In short, everyone who cares about retirement security should welcome the restoration of the payroll tax. This change brings the deficit back into manageable territory. Let's take advantage of this opportunity to eliminate the shortfall and really take Social Security out of fiscal policy debates.


Alicia Munnell is the director for the Center for Retirement Research at Boston College.


More on MarketWatch and MSN Money:


Jan 11, 2013 10:20AM
Republicans don't want any fixes to social security (along with medicare) so any attempt to negotiate fixes would be a huge waste of time. The ONLY fix republicans want is to get their foot in the door toward getting those trillions of bucks into social security wall street stock market accounts. It's obvious who that benefits and it sure as heck isn't workers who rely on social security in old age and would be forced to gamble in the stock market. Don't forget that over half of the working class has nothing else.  If that should happen the only consolation is that a huge number of republican working class extreme right wing A..hole voters will be screwing themselves along with everyone else. 
Jan 11, 2013 10:19AM
Jan 11, 2013 10:18AM
And today s people in Government are still trying to pull the wool over the eyes of The People. Most don't think we the people can read or write. They steal and ponder all the wealth of our grate Country. And lets not forget there $900.00 pay raise on Jan 1, 2013. Where in the world did that come from????
Stop giving money to Country that Hate Americans in the first place and pay our bills first and foremost.

Jan 11, 2013 10:18AM

Stop already talking about the fund being "solvent".  It isn't.  The government has LOOTED the fund and replaced it with WORTHLESS IOUs.  In order to pay the IOUs they have to BOWWOR the money from CHINA..  If my employer pulled a stunt like that he would be wisked off to JAIL The "Trust Fund" is now a PONZI scheme. And tell the a$$holes in government it is NOT an "entitlement program".

Jan 11, 2013 10:17AM
The fastest most necessary correction needs to be done immediately. Stop placing every foreign national over the age of 65 who comes to reside in the US on Social Security and Medicare. They have never paid into it but they get to drain it. They should be forced to pay for Medicare and shouldn't get food stamps or Social Security. I see this all the time and it makes me sick. It used to be that sponsorship was mandatory for foreigners coming here to reside and that type of responsibility has to be re-established now.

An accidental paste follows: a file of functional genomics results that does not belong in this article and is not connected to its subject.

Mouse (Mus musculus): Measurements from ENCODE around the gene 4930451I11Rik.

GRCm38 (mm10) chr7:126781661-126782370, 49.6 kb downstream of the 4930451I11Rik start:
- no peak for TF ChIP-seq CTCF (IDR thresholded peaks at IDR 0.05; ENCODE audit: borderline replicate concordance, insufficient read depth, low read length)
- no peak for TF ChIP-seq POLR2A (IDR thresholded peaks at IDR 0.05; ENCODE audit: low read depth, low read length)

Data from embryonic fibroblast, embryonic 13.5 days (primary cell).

Jan 11, 2013 10:16AM

As I have said to friends many times, get rid of the $ 120,000.00 cut off for paying in to the system. That would certainly increase the cash flow in. No one would get a huge monthly check because of it though. Their employer pays on 100% of their earnings so they should too.


Jan 11, 2013 10:14AM
You just don't get it....If you aren't in the 1% you aren't Republican....They don't represent you.....

Jan 11, 2013 10:13AM
We need to continually vote out incumbents.....and that means you too Republican voters
Jan 11, 2013 10:12AM
THE biggest suckers in this country are the white middle class who has developed narcissistic, guilt insecurities about themselves and others, The contributions of generations to build this country is now threatened by these soulless, brainwashed progeny of the "greatest?" generation. The baby boomers have created their own demise, much like in Ghost Busters! our children are the problem. Educated by progressive Marxist teachers that we allowed to take over our schools, and politicians who have taken over our government, while we cry and whine about political correctness. 
Jan 11, 2013 10:12AM
What about those who draw off what a spouse paid in, but never paid in themselves?  Or those who can draw off the amount a spouse paid in if it is more than they are due on their own pay-in?
Jan 11, 2013 10:10AM
Common Sense?  Someone needs to go to Washington and explain the meaning of the word, on the Hill and in the White House.